This was the question posed at our latest property seminar when we brought together a number of leading housing experts to discuss whether collaboration across public and private sector organisations, such as government, housing associations, lending providers and house builders, can address the housing crisis in the UK.
Our line-up of eminent speakers included Susan Emmett, Head of Engagement at Homes England; Geraldine Howley OBE, Group Chief Executive of Incommunities; Andrew Weaver, Chief Executive of Strata Homes; and Richard Irving, Managing Director of ID Planning.
The work of Homes England
Susan Emmett provided insight into the work of Homes England, a national agency charged with supporting the increase in housing supply around the country. Bringing together land, money, expertise, and planning and compulsory purchase powers, with a clear remit to facilitate delivery of sufficient new homes, it has a particular focus on areas with affordability challenges.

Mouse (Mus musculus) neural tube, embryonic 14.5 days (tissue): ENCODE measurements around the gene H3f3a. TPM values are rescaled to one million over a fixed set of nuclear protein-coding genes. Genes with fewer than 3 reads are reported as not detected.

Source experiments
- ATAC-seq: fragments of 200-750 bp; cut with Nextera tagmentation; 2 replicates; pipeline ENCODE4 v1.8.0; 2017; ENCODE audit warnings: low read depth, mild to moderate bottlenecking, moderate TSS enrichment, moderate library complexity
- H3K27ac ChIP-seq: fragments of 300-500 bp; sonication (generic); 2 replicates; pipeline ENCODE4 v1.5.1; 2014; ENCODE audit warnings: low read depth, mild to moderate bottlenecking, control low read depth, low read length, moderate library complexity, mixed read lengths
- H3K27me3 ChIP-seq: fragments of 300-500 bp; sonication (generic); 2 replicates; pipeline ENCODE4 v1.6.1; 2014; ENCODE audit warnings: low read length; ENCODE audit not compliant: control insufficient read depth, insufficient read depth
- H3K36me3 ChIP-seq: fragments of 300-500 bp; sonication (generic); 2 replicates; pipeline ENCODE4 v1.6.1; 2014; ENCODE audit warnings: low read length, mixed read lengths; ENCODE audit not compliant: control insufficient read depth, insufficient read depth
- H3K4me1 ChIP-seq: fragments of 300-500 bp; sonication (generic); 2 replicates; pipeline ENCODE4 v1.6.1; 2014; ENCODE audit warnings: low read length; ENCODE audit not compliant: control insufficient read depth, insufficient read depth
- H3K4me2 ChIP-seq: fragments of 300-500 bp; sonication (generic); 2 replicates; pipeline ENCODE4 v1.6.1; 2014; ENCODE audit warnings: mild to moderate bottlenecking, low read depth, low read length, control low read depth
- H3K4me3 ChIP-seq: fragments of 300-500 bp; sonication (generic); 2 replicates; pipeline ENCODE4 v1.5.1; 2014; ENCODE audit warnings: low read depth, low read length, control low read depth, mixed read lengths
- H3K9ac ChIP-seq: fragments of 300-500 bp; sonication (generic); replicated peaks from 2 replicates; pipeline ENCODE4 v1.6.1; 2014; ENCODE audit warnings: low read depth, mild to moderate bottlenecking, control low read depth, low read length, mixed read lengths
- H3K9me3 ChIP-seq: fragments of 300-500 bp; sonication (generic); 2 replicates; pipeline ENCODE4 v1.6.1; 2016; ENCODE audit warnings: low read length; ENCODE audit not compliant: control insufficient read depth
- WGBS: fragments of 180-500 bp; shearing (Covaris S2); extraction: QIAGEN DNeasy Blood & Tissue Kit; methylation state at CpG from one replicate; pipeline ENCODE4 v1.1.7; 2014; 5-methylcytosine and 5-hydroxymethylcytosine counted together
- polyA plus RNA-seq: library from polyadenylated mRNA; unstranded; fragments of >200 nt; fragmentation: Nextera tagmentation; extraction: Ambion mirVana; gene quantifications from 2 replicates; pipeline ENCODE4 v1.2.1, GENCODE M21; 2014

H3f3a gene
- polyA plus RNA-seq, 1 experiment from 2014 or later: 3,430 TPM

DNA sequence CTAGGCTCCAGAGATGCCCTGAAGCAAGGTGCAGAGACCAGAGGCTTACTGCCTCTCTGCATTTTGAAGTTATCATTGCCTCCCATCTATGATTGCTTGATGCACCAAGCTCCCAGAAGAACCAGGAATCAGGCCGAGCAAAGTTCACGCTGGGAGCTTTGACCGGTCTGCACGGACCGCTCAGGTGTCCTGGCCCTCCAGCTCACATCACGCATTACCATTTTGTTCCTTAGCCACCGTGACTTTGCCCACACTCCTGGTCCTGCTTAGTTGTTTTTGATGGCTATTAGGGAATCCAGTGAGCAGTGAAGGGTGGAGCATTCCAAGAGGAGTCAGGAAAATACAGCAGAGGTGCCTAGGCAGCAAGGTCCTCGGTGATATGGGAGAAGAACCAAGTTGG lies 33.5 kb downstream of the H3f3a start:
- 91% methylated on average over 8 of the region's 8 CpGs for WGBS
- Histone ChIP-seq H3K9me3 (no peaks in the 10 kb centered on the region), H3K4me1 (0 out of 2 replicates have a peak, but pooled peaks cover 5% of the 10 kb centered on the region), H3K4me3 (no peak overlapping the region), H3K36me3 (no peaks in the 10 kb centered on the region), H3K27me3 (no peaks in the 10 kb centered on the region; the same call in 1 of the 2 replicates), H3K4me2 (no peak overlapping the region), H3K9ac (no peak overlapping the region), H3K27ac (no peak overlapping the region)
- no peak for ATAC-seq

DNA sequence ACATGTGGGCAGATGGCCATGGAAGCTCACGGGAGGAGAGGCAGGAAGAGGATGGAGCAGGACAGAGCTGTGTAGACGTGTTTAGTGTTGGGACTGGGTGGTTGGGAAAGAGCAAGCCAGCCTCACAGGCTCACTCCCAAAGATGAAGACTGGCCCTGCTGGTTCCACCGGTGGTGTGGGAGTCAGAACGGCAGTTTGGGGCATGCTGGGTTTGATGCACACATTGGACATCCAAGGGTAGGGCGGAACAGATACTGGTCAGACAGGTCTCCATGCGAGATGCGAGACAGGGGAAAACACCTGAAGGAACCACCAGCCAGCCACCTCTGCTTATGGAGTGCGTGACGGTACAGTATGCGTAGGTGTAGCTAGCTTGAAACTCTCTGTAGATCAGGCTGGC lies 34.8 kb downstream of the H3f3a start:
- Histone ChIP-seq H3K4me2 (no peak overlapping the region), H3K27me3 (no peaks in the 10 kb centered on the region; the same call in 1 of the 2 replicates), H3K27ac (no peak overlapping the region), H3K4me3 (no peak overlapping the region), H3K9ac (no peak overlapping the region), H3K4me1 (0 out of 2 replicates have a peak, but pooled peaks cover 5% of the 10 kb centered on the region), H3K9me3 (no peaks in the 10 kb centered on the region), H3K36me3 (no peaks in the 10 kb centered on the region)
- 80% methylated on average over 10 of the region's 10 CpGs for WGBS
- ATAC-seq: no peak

Having been set up just over a year ago, Susan believes that Homes England has a major role to play in fixing the housing market, which is suffering from decades of underinvestment. The organisation’s strategic five-year plan has the aims of improving affordability and creating a more resilient and diverse housing market at its core. It comprises six objectives: unlocking land; unlocking investment; Increasing productivity (by improving and incorporating Modern Methods of Construction); driving market resilience by supporting smaller builders and new entrants, promoting better design and higher quality homes; supporting local areas by working with local communities; and delivering home ownership products to help people onto the property ladder.